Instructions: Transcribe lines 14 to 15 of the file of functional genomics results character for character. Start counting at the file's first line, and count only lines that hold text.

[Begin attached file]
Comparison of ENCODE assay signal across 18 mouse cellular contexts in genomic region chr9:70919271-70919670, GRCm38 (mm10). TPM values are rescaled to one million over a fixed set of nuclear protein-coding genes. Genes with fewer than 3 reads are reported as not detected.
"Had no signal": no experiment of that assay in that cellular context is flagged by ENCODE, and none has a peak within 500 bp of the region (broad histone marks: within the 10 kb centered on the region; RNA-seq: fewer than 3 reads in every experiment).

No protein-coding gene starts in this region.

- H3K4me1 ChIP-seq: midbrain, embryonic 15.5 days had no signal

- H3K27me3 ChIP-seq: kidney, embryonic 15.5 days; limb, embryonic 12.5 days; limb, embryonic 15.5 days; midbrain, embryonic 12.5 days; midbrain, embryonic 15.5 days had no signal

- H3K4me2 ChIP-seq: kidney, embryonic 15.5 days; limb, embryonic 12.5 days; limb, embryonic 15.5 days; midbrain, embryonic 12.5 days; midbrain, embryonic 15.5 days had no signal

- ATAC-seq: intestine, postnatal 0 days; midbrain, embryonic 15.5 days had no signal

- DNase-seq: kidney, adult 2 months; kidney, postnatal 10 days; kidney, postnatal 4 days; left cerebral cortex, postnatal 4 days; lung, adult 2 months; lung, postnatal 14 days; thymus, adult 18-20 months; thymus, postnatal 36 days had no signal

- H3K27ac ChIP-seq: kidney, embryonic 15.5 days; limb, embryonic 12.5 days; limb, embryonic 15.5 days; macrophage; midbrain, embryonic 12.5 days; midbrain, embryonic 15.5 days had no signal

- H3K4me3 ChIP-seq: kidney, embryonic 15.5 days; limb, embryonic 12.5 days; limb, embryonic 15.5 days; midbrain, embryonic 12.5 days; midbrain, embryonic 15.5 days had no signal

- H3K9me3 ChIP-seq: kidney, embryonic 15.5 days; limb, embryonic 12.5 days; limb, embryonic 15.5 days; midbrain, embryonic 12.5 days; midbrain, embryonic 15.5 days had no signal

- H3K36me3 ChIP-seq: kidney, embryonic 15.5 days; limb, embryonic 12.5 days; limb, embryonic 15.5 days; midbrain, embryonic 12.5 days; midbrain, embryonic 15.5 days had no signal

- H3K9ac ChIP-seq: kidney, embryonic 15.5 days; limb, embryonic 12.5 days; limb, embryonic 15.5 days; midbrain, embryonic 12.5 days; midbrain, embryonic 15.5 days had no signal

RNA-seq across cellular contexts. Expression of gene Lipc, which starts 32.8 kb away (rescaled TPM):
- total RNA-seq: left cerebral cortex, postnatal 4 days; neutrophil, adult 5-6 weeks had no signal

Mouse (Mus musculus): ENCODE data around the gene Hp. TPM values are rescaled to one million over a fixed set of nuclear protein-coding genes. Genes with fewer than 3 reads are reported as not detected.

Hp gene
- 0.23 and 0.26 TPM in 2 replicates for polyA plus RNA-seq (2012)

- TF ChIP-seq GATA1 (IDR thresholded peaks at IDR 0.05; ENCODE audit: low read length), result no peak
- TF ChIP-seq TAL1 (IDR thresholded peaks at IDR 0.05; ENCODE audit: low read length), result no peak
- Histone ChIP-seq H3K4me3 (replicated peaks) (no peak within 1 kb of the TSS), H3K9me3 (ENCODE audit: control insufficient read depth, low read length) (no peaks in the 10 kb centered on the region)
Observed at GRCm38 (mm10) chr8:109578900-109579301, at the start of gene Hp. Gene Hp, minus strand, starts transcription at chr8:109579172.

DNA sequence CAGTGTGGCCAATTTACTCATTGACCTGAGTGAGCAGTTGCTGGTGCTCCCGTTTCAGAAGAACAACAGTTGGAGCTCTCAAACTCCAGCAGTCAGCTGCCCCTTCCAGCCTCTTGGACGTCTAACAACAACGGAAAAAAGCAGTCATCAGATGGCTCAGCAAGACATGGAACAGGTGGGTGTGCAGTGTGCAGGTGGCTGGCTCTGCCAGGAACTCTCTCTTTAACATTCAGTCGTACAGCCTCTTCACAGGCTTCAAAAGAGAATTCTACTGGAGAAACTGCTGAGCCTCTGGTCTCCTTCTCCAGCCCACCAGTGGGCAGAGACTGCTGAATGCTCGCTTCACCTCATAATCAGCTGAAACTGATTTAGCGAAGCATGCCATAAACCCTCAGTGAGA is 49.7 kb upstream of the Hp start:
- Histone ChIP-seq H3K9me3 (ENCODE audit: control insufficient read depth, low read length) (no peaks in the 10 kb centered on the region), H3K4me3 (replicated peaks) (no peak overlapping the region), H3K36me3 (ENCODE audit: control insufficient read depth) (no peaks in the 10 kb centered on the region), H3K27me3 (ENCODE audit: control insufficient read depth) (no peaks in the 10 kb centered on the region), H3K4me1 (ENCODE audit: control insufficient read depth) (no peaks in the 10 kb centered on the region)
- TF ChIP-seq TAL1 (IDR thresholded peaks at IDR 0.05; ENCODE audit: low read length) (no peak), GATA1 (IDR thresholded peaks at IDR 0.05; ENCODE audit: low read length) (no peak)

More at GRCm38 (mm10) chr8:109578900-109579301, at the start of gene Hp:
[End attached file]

RNA-seq across cellular contexts. Expression of gene Lipc, which starts 32.8 kb away (rescaled TPM):
- total RNA-seq: left cerebral cortex, postnatal 4 days; neutrophil, adult 5-6 weeks had no signal